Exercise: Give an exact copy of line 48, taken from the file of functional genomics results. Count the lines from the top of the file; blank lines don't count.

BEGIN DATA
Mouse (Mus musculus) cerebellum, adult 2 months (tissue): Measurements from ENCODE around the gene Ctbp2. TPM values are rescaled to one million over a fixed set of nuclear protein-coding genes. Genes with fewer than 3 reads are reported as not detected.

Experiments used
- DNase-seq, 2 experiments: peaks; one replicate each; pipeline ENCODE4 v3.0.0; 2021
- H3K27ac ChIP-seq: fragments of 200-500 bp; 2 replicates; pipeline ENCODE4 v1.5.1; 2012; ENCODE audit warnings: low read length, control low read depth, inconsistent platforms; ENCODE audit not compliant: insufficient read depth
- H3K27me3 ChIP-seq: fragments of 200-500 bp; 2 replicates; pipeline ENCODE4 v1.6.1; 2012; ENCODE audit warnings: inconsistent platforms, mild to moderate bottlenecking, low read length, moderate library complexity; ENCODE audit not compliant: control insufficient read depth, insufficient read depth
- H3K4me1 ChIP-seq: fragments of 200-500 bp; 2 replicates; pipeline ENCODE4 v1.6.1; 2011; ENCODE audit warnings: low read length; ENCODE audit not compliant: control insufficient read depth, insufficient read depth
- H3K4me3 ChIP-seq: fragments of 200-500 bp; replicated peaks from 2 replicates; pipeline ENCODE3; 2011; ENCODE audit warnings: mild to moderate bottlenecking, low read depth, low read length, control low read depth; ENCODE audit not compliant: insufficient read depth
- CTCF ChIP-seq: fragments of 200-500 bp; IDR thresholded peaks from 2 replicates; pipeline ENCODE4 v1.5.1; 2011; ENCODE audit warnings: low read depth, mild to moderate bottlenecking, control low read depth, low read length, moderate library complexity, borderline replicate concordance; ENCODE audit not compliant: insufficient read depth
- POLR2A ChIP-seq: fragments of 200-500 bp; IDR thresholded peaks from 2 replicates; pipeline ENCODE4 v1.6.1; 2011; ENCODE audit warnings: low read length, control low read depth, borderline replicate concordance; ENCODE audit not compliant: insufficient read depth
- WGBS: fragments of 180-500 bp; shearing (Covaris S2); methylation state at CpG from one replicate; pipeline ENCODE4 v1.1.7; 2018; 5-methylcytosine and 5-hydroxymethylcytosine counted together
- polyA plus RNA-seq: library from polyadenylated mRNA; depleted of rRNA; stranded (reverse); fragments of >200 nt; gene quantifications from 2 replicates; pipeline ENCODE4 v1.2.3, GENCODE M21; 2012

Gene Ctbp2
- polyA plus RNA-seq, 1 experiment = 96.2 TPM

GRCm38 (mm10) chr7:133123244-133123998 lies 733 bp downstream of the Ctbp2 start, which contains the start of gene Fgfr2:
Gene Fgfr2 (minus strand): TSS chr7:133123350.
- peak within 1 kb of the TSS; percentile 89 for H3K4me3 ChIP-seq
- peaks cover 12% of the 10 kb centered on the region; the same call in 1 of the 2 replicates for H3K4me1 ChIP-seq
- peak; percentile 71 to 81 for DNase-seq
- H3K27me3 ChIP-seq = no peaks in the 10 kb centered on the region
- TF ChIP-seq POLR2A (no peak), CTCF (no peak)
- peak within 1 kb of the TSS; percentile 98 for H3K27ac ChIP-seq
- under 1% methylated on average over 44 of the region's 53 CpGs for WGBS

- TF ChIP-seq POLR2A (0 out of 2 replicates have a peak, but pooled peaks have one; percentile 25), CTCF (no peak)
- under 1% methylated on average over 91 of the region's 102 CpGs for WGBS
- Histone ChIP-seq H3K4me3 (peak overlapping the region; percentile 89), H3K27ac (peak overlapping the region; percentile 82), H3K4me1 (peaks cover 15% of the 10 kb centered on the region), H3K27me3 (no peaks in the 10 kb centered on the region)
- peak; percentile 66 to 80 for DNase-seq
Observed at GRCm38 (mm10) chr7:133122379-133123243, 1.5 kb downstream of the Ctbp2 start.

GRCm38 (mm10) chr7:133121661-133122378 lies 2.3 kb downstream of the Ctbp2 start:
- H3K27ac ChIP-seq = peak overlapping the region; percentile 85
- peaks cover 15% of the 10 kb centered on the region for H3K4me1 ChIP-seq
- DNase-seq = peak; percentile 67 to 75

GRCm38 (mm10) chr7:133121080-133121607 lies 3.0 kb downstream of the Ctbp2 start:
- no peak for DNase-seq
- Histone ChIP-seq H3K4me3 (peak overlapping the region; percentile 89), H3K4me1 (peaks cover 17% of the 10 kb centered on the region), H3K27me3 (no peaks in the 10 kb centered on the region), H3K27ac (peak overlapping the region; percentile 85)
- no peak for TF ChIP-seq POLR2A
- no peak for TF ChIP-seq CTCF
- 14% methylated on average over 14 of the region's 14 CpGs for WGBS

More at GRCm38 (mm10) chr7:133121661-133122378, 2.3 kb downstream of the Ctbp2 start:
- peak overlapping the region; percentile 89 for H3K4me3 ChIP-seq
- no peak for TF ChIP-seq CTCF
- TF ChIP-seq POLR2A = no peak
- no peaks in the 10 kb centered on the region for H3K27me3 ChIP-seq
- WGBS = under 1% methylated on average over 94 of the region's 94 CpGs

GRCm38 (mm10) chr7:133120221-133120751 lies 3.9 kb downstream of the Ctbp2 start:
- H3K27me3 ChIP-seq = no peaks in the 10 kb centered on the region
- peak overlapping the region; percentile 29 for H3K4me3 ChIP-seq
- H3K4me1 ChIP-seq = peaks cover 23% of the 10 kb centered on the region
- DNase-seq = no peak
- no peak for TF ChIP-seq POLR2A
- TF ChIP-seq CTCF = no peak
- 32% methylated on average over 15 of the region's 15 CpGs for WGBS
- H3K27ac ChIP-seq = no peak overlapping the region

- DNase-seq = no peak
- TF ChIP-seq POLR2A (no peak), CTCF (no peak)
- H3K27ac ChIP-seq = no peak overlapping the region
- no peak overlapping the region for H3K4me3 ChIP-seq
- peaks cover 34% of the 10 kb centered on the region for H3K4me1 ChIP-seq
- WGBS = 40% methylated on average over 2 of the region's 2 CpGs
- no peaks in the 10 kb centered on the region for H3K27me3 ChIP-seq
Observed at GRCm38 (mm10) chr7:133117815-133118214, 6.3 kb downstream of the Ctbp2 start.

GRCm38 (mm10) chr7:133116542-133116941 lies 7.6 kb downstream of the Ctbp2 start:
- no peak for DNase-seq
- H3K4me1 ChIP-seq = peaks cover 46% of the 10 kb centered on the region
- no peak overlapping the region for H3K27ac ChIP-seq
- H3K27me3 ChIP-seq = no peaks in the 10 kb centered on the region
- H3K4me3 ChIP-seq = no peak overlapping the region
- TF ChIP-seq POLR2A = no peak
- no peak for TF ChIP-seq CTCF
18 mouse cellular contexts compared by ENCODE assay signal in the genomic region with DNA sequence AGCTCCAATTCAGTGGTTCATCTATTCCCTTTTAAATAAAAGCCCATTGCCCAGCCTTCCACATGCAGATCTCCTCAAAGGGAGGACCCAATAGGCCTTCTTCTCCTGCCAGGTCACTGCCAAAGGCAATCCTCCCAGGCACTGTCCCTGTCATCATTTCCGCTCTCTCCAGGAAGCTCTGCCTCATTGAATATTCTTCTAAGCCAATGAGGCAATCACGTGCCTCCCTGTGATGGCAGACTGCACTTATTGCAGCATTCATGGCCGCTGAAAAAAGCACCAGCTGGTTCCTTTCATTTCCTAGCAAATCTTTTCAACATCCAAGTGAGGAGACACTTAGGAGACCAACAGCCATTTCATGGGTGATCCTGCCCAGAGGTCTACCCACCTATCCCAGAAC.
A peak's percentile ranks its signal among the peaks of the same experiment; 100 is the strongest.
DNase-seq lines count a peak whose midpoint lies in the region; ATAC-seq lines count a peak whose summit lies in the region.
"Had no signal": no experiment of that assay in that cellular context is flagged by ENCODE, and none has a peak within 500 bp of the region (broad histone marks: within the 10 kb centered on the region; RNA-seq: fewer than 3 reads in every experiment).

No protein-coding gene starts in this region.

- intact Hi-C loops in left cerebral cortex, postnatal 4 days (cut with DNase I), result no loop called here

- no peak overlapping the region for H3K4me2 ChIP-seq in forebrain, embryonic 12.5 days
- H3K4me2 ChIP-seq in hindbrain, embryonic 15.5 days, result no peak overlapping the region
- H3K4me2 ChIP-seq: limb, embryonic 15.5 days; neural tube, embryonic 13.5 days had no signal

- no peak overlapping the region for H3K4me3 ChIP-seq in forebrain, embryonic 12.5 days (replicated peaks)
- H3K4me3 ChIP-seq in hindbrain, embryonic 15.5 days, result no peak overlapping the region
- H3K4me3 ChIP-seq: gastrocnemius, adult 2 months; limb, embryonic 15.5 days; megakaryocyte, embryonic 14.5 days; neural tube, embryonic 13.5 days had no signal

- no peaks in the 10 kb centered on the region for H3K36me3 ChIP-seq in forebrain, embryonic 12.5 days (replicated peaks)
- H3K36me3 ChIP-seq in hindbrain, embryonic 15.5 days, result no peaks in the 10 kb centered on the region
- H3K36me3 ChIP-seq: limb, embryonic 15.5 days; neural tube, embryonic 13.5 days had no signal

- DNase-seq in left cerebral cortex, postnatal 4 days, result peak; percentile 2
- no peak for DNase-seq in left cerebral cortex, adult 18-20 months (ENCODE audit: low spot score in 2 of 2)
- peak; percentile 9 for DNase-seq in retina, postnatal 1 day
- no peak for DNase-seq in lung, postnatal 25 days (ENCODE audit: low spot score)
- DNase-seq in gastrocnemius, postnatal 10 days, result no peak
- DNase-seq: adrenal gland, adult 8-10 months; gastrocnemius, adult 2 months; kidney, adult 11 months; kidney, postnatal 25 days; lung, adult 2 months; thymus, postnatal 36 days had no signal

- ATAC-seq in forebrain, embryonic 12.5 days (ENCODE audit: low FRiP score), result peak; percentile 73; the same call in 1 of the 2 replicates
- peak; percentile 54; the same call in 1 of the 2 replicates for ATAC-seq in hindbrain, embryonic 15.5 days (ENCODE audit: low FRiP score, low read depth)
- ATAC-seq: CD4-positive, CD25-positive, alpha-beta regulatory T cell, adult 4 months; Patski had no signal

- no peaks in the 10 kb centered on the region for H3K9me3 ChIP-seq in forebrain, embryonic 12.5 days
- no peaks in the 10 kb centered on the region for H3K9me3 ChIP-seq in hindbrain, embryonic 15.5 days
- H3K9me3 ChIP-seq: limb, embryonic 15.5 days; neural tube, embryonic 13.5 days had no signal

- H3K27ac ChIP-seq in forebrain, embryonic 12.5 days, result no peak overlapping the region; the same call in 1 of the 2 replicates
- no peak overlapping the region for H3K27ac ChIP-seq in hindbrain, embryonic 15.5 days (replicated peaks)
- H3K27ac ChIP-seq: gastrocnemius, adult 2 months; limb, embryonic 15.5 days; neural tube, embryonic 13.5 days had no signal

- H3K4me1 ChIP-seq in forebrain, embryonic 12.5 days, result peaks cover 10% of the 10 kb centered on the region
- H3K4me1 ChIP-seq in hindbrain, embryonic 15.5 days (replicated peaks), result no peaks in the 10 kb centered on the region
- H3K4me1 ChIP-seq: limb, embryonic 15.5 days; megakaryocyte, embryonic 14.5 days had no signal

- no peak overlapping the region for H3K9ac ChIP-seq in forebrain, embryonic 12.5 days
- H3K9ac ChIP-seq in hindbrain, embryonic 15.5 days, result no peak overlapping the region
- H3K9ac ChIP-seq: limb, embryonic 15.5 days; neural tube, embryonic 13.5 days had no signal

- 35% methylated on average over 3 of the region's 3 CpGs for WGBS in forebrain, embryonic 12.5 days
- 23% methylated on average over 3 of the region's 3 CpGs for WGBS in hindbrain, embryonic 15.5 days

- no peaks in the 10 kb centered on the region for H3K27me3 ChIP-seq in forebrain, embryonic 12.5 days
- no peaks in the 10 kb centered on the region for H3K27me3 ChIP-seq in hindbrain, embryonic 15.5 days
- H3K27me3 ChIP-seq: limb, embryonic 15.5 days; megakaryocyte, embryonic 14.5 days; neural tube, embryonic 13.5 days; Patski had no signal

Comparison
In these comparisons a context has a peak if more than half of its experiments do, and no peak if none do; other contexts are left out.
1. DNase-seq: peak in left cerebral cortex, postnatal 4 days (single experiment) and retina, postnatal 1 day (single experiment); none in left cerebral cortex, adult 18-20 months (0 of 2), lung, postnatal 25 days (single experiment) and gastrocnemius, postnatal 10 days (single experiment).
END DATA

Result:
- DNase-seq = no peak